The Fair Work Commission has also indicated it may extend the same two weeks paid pandemic leave to other health care employees in the future.

More information about paid pandemic leave can be found here.

Annual leave flexibility

Federal awards have been temporarily modified to enable full-time employees, part-time employees and their employers to make written agreements for taking twice as much annual leave at half pay.

The Western Australian Industrial Relations Commission COVID-19 General Order also enables the same agreements for state system employees.

More information can be found here.

JobKeeper enabling directions – Employee duties and where work is performed

JobKeeper amendments to the Fair Work Act 2009 and the Western Australian Industrial Relations Commission’s “COVID-19 JobKeeper General Order” allow qualifying employers to give directions that change:

  • the duties employees must perform; and
  • where employees perform their work.

We have written about these change previously including qualifying requirements here and here.

JobKeeper enabling requests – When work is performed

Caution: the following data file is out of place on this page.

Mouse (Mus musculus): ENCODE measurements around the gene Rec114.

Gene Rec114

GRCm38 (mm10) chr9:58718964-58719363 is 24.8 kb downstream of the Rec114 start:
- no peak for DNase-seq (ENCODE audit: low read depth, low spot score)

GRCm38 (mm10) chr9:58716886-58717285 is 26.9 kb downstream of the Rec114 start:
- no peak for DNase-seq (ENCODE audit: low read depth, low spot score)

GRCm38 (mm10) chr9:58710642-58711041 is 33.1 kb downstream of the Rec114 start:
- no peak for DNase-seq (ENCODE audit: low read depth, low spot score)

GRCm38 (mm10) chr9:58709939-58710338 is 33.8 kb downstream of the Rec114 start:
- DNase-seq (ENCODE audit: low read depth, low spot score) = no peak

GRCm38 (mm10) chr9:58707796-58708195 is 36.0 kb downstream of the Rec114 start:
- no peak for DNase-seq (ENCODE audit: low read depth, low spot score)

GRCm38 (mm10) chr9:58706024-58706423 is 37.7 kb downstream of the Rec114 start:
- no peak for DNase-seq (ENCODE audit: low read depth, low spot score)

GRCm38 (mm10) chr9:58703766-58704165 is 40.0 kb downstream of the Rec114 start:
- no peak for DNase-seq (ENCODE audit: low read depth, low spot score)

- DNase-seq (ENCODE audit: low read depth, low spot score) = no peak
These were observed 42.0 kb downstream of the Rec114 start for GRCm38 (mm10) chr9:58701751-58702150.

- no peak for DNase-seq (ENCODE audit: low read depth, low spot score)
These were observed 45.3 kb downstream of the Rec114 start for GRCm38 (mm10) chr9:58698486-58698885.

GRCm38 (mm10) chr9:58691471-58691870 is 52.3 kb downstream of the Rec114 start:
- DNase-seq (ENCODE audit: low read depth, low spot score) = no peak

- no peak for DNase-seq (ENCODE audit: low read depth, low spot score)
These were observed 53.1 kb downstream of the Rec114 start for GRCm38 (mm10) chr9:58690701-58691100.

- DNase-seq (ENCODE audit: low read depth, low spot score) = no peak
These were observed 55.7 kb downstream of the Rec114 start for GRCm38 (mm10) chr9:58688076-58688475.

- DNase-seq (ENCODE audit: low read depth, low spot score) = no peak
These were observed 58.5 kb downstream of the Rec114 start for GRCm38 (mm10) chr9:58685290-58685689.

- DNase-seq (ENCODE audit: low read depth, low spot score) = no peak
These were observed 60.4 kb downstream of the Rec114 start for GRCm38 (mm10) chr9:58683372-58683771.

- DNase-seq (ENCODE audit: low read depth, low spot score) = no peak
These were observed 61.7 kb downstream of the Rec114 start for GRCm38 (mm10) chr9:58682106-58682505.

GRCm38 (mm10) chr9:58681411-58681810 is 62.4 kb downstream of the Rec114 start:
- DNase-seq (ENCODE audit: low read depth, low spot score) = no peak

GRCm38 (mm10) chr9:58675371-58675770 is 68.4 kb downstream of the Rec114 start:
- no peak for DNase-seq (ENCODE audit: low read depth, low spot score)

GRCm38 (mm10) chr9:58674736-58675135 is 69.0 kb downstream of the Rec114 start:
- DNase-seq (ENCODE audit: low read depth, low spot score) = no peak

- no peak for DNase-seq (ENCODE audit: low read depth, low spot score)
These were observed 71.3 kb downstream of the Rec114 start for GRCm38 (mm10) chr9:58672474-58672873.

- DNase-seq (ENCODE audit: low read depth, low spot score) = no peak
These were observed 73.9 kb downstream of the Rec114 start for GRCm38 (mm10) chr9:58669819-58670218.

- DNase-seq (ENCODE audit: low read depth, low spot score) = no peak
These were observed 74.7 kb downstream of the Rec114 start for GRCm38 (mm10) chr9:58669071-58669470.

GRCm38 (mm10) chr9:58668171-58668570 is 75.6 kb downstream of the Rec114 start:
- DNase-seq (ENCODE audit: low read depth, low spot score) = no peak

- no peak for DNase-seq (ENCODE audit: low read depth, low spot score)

JobKeeper amendments to the Fair Work Act 2009 and the Western Australian Industrial Relations Commission’s “COVID-19 JobKeeper General Order” allow qualifying employers to ask qualifying employees to change the days and times they work.

Employees must consider and not unreasonably refuse an employer’s request.

Qualifying requirements apply – see here and here.

JobKeeper enabling stand down

JobKeeper amendments to the Fair Work Act 2009 and the Western Australian Industrial Relations Commission’s “COVID-19 JobKeeper General Order” allow qualifying employers to stand down qualifying employees or reduce their hours because of business changes attributable to:

  • the COVID-19 pandemic; or
  • Government initiatives to slow down COVID-19 transmission.

Qualifying employers must comply with a number of procedural steps and must qualify for JobKeeper, be enrolled in the scheme and entitled to receive JobKeeper payments for the employee being stood down.

Our previous blog on JobKeeper enabling stand-downs can be found here.

Non-JobKeeper stand-downs

National system employers can use the stand-down provisions of the Fair Work Act 2009 in circumstances where:

  • an employee cannot be usefully employed because of a stoppage of work for any cause which the employer cannot reasonably be held responsible; and
  • there is no enterprise agreement or employment contract provision applying to the parties that deals with stand-downs.

If an enterprise agreement or employment contract provision applies, the national system employer should comply with the requirements of that provision.